The higher you go, what do you hear?

Are you unwittingly obtaining your counsel from the "wrecking ball"?

Are you unwittingly obtaining your counsel from the "wrecking ball"?

It's been said, that the higher you go in your organisation, the lonelier it gets.   Does that hold true for you?  Invariably those in executive roles are already working long hours and have calls upon their time after hours (whatever after hours means these days).  There are only so many hours in a day and one person is only capable of so much, no matter how willing.  

That said, who can you take your counsel from?  A trusted confidant within or outside the organisation, fellow executive team members, and for some their HR adviser.

But think about it.  If you cast your mind back, before you reached those lofty heights, what did you once hear on the "grapevine", around the "water cooler"?  Compare that to now.  What do you now hear?    The information you receive, has it been sanitised for your eyes only?

Do you feel that you're missing out on vital information that would really reveal what's going on in your organisation and make you more attuned to your people?   After all, if your people don't truly engage with you are they onboard and driving the best possible outcomes?

Do you suspect you're surrounded (even partly) by sycophants?  Are people machiavellian?  Are they also the people who may have a vested interest in not being candid with you - does their pay packet and bonus rely largely on being in your good books?

That leads me to ask.  If that partially or completely rings true, what part did you play in creating the situation and what can be done to change it?

What you don't want to happen

Why do I raise this?  Well I got talking to someone the other day.  They're part of what has always been a successful company - successful from a financial perspective, but importantly for this individual, culturally successful.  The company has always flourished with an engaged workforce and it's a place this person for several years has enjoyed being a part of and contributing to its success.  

All good.  So what's the problem?  The company's owner, over a year ago, brought someone in on a part-time contract basis to "manage the culture" and attend to all things "people".  And the person they've outsourced "people"  to doesn't engage with the people who've kept the cogs turning.  They deliver programmes, but the strongly held perception is that they're not invested in the company in the way that the people who've worked there for years are.  The trust has dissipated and people are walking.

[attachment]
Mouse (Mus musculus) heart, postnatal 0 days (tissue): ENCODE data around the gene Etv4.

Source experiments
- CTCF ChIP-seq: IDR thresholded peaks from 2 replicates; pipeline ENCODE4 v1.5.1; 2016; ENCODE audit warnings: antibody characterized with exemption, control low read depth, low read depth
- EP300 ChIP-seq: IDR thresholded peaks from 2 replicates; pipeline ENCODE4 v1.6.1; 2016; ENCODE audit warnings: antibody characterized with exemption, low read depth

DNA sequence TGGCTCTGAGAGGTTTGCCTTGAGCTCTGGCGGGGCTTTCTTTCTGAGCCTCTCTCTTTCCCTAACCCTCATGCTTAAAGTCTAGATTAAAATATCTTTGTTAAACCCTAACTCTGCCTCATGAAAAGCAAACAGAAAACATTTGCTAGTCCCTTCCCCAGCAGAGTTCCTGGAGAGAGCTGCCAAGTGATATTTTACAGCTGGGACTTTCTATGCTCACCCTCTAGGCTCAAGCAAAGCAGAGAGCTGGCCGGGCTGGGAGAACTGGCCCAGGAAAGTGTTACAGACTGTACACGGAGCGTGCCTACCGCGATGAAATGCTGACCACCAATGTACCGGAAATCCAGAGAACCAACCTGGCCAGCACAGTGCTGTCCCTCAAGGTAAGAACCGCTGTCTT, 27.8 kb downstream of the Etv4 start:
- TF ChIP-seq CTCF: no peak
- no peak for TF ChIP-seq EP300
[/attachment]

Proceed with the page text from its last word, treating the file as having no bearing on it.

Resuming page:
And why?  The owner has outsourced the very thing they used to do well, because they perceive they no longer have the time.   The owner is taking counsel from one source and that's letting them down and ultimately the business is suffering.


Fostering connections

  • Find a way to connect across roles and levels of the organisation.  Don't intentionally or unintentionally discount people because of a "title".  Consider holding "skip" level and "town hall" meetings.  When someone is brave enough to ask that "tricky" question, everyone will be waiting to see how you respond.  Were you prickly, defensive or did you embrace the question and respond constructively?  How you "lead" in these situations will help determine their success. 
  • Build relationships across the organisational hierarchy.  You may consider mentoring.  Is there a talented person who would really benefit from your knowledge but from whom you may also learn?  Mentoring can make for a really great two way relationship.  And if that doesn't happen, that's okay, maybe you've started to create a more human dimension!
  • Another thing you might do, is consider when was the last time you truly stopped to talk to someone in or outside your team?  Chat about the footy, their family, what's important to them.
  • It's critical to take the time and energy to really know what's going on.  
  • Be prepared to hear the good, bad and the ugly and to not take it personally.   Always remember the vast majority of people are vested in the company and want it to prosper.

If you've got nagging doubts about what you're hearing and who you're receiving your counsel from, act on it.  Don't delay, do some digging and building!

I'd love to hear your thoughts.


Elisé Burch | HR with a dash of Legal

"Taking the sting out of employment headaches"